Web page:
And he said to them, “To you has been given the secret of the kingdom of God, but for those outside everything is in parables, so that
“they may indeed see but not perceive,
  and may indeed hear but not understand,
lest they should turn and be forgiven.”
And he said to them, “Do you not understand this parable? How then will you understand all the parables?”

(verses 11–13 (ESV))
He then goes on to explain the entire parable to them.

The SowerOne who is sowing—or spreading—the Word
The PathRepresents people who hear the Word, but before it can take root it is snatched away by Satan
Rocky GroundRepresents people who hear the Word and joyfully recieve it, only to fall away when “tribulation or persecution” come (verse 17 (ESV)) because they have no “root”
Thorny Ground (sown among thorns)Represents people who hear the Word but it bears no fruit in them because it is choked out by “the cares of the world and the deceitfulness of riches and the desires for other things” (verse 19 (ESV))
Good SoilRepresents those who hear the Word, accept it, and bear fruit


Why did Jesus speak in parables so often? Is it because we find stories easier to remember than simple facts? Is it because He wanted us to remember the lessons He gave in the parables, and doing so in stories was a good way for our memories to work? That may indeed be part of the answer, but it’s not what He told His followers in this passage. He told them that He spoke in parables, “so that they may … see but not perceive, and … hear but not understand, lest they should turn and be forgiven.” So… why did Jesus use parables? Quite the opposite of what I said above, He is saying here that He used parables so that the crowds listening to him would not perceive, and not understand. He wasn’t attempting to make things more clear, He was attempting to make things less clear! At least, that was the case for the majority; for His disciples He approached things differently and explained the parables, because to them had been given “the secret of the kingdom of God” (verse 11 (ESV)).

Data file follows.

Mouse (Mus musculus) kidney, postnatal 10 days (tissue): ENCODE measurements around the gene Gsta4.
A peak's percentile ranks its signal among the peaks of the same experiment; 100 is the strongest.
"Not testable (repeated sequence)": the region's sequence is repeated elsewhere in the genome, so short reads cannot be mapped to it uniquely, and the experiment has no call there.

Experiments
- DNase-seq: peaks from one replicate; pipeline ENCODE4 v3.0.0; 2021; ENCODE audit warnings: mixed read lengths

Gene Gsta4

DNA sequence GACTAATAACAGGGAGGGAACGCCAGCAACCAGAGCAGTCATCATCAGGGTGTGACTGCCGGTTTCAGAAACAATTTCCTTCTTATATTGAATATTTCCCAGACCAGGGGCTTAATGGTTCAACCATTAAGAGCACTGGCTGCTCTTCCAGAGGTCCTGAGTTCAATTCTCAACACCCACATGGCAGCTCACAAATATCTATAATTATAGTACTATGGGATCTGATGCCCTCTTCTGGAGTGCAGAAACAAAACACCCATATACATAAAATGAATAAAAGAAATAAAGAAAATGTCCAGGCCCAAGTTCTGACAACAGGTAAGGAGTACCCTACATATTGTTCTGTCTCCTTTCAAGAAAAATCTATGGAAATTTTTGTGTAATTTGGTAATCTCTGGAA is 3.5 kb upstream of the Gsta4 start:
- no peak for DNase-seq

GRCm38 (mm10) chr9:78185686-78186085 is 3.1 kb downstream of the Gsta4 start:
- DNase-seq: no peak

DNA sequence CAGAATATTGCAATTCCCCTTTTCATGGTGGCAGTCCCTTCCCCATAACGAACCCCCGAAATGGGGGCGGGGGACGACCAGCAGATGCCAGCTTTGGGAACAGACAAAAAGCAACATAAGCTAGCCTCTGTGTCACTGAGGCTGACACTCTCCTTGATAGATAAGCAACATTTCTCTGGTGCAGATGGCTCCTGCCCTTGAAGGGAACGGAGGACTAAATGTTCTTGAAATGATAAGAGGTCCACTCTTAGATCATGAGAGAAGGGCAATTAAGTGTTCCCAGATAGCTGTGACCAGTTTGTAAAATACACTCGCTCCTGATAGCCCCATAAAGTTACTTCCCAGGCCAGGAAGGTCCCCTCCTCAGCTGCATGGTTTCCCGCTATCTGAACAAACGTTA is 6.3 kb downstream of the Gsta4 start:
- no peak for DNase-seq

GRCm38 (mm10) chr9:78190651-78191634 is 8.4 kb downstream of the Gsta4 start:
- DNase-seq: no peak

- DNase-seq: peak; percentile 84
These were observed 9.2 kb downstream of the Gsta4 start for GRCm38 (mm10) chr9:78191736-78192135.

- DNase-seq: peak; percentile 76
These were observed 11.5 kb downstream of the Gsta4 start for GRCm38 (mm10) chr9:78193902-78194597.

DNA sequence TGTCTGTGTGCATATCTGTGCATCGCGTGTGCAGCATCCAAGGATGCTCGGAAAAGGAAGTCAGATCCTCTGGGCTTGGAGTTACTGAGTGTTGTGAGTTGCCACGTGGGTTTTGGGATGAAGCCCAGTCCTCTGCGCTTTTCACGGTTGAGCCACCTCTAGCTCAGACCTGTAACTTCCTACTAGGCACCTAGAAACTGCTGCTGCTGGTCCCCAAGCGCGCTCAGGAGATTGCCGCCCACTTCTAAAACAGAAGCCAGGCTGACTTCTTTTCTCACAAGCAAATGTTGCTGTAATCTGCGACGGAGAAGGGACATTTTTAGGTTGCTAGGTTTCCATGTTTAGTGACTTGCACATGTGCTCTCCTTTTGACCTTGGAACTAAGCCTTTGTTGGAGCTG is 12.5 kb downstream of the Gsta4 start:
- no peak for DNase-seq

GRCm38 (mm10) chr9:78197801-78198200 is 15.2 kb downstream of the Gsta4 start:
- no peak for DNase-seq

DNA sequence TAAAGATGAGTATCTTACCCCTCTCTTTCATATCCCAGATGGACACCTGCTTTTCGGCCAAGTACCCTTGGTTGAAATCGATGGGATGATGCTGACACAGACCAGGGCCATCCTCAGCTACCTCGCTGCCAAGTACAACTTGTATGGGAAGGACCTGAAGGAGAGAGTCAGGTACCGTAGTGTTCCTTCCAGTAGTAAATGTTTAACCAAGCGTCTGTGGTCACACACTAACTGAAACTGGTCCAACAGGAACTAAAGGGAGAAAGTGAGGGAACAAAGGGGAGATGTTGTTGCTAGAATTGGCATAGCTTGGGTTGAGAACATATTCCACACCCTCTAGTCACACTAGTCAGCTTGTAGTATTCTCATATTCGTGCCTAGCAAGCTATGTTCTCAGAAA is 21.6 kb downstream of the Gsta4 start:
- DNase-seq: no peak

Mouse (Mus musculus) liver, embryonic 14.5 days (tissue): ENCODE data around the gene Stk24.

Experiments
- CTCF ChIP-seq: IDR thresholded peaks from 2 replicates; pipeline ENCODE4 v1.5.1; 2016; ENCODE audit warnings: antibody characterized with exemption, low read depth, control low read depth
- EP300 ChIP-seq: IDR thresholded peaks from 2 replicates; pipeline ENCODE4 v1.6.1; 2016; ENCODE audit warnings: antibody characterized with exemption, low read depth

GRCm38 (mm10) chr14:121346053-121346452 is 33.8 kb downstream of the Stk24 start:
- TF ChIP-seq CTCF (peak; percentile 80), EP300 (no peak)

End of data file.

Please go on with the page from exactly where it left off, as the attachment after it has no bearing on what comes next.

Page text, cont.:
This isn’t how we think. We’d expect Jesus to be as clear as possible to His listeners, explaining things fully and in intricate detail, so that as many as possible would understand and come to Him for forgiveness. But that’s not His approach. He only does that with His disciples—and that’s the key. Jesus already knows who are His and who are not; He can specifically explain things properly to His disciples and not do so with others because He knows which are which. Whether His disciples understand or not—and we see very often in the Gospels that they did not—Jesus knew who was who. He knew which seed had been planted in good soil, even if it wasn’t yet bearing fruit.

Which brings me to the other aspect of this story: Jesus speaks about planting metaphorical seed, which grows (or should grow) to produce metaphorical fruit. But what is that fruit? I think a lot of Christians take this to mean further Christians—that is, when I come to believe my fruit is that I spread the Word to others who will become Christians, and their fruit is that they will in turn spread it to still others, who will believe, and so on. I think we feel that way because Jesus ends the metaphor by talking about producing quantities of fruit; thirtyfold and sixtyfold and a hundredfold. It makes us think that those fruit are additional converts—I become a Christian, and I spread the word, and thirty or sixty or a hundred others become Christians too. But I don’t think that’s what Jesus is talking about here at all. The seed is the Word of God—the Gospel—whereas the fruit is belief. Or, if you will, the fruit is the Holy Spirit. Or, if you will, the fruit is Godly living.